|The first excerpt represents the past or something you must release, and is drawn from Georgics by Virgil:
His arms to slacken, lo! with headlong force
The current sweeps him down the hurrying tide.
Us too behoves Arcturus' sign observe,
And the Kids' seasons and the shining Snake,
No less than those who o'er the windy main
Borne homeward tempt the Pontic, and the jaws
Of oyster-rife Abydos. When the Scales
Now poising fair the hours of sleep and day
Give half the world to sunshine, half to shade,
Then urge your bulls, my masters; sow the plain
Even to the verge of tameless winter's showers
|The second excerpt represents the present or the deciding factor of the moment, and is drawn from The Call of the Wild by Jack London:
had a way of taking Buck's head roughly between his hands, and
resting his own head upon Buck's, of shaking him back and forth,
the while calling him ill names that to Buck were love names.
Buck knew no greater joy than that rough embrace and the sound of
murmured oaths, and at each jerk back and forth it seemed that his
heart would be shaken out of his body so great was its ecstasy.
And when, released, he sprang to his feet, his mouth laughing, his
eyes eloquent, his throat vibrant with unuttered sound, and in
that fashion remained without movement, John Thornton would
reverently exclaim, "God! you can all but speak!"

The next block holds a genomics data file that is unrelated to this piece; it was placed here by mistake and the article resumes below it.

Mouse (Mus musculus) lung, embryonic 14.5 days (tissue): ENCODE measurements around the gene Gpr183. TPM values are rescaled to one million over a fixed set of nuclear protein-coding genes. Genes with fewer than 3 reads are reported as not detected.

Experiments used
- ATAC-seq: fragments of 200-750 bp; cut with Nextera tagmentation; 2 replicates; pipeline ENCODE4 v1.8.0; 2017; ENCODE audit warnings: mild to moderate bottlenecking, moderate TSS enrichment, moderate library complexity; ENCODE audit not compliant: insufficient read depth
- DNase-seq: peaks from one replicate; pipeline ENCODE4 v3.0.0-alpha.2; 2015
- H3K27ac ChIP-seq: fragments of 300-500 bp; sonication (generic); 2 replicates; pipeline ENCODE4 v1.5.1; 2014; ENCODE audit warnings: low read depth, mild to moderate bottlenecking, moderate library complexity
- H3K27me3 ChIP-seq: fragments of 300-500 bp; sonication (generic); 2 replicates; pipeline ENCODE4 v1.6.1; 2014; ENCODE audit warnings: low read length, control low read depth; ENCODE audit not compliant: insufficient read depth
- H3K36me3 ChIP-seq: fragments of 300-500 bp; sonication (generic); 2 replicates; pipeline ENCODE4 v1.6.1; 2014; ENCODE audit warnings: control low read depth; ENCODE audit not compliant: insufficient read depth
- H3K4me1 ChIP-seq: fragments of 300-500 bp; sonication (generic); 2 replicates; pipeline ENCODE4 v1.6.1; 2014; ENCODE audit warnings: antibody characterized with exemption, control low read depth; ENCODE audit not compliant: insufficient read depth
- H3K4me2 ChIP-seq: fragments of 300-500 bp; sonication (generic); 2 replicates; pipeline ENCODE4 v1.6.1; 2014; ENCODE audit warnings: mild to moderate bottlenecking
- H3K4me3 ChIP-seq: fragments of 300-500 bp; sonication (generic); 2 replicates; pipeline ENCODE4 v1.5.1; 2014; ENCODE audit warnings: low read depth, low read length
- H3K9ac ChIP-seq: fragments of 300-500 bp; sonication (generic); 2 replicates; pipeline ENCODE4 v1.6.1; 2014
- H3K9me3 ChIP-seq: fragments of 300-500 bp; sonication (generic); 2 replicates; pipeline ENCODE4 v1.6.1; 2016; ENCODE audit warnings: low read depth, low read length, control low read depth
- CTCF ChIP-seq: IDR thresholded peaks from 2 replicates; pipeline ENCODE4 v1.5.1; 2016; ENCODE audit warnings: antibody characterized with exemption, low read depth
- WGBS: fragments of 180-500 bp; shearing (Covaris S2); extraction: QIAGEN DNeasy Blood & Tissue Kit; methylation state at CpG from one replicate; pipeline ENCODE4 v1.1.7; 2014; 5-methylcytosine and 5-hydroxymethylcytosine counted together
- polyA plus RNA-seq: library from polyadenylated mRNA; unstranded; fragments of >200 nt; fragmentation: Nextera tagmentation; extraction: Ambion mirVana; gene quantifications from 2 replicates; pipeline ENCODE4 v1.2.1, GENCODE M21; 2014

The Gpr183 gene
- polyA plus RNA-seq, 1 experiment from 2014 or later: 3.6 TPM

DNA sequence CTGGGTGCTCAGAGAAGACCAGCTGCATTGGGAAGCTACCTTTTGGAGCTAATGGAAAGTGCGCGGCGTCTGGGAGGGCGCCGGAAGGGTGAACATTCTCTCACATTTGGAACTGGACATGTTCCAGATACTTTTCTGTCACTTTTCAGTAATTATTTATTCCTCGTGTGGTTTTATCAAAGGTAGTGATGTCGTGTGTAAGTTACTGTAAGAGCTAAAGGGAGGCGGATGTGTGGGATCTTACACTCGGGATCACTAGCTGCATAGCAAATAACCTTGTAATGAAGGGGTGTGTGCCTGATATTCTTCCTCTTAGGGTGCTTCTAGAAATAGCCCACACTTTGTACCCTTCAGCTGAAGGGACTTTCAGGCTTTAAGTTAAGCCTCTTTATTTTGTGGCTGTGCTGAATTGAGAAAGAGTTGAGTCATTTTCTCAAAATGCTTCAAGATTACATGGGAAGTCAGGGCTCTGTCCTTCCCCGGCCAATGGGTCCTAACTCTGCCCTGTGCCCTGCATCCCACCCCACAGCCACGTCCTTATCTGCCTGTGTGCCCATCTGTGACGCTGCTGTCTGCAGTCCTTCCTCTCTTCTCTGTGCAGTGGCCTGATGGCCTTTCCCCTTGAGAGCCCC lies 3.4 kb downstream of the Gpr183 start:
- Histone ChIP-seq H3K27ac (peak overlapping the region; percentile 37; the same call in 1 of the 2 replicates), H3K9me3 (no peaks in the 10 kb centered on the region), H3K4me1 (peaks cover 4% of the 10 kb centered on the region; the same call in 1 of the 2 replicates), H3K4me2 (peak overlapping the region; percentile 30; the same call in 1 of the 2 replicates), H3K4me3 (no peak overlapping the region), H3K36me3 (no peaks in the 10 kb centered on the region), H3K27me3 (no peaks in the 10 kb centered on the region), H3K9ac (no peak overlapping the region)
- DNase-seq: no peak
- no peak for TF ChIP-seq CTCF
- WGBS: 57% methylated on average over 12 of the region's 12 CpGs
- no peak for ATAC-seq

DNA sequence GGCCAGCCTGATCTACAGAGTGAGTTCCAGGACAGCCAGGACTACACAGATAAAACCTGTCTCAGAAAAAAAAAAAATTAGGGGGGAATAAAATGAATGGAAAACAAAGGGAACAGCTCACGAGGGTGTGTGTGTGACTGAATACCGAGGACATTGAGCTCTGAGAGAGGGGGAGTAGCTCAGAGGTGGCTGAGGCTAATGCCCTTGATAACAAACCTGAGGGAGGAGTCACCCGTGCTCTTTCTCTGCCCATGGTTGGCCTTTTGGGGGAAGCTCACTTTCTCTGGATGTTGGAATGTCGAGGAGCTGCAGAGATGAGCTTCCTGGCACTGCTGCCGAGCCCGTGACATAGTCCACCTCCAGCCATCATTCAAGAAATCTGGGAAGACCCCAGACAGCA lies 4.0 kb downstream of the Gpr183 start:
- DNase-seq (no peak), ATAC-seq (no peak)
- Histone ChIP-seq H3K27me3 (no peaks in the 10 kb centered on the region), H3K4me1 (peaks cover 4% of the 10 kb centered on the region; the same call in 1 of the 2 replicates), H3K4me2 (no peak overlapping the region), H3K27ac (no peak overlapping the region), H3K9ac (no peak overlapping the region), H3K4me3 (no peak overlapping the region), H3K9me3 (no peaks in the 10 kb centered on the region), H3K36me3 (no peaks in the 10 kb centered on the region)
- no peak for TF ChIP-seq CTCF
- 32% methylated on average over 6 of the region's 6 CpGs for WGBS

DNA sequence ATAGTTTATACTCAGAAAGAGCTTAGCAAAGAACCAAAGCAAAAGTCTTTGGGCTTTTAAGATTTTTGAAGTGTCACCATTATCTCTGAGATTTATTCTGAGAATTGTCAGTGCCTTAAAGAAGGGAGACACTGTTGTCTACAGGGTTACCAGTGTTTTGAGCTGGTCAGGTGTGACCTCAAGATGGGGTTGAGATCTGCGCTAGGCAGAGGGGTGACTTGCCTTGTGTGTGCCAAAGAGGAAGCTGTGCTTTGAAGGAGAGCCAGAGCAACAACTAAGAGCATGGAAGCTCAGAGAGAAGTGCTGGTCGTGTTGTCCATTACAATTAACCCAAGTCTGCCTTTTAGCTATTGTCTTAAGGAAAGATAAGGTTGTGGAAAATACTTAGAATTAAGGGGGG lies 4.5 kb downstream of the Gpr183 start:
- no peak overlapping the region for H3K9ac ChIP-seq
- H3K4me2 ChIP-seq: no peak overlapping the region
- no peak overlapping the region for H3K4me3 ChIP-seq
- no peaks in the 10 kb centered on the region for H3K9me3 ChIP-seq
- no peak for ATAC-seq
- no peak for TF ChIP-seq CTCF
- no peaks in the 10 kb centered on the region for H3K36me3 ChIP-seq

Buck had a trick of love expression that was akin to hurt. He
|The third excerpt represents the future or something you must embrace, and is drawn from The Goodness of St. Rocque and Other Stories by Alice Dunbar:
The curtain fell on the first act. The house was won by the new
tenor; it called and recalled him before the curtain. Clearly he
had sung his way into the hearts of his audience at once.
"Papa, Aunt Nina," said Annette, "you must come behind the scenes
with me. I want you to meet him. He is delightful. You must
Philip was bending ostentatiously over the girl in the next box.
Papa and Aunt Nina consented to be dragged behind the scenes.
Annette was well known, for, in hopes of some day being an
occupant of one of the dressing-rooms, she had made friends with
everyone connected with the opera.
The Goodness of St. Rocque and Other Stories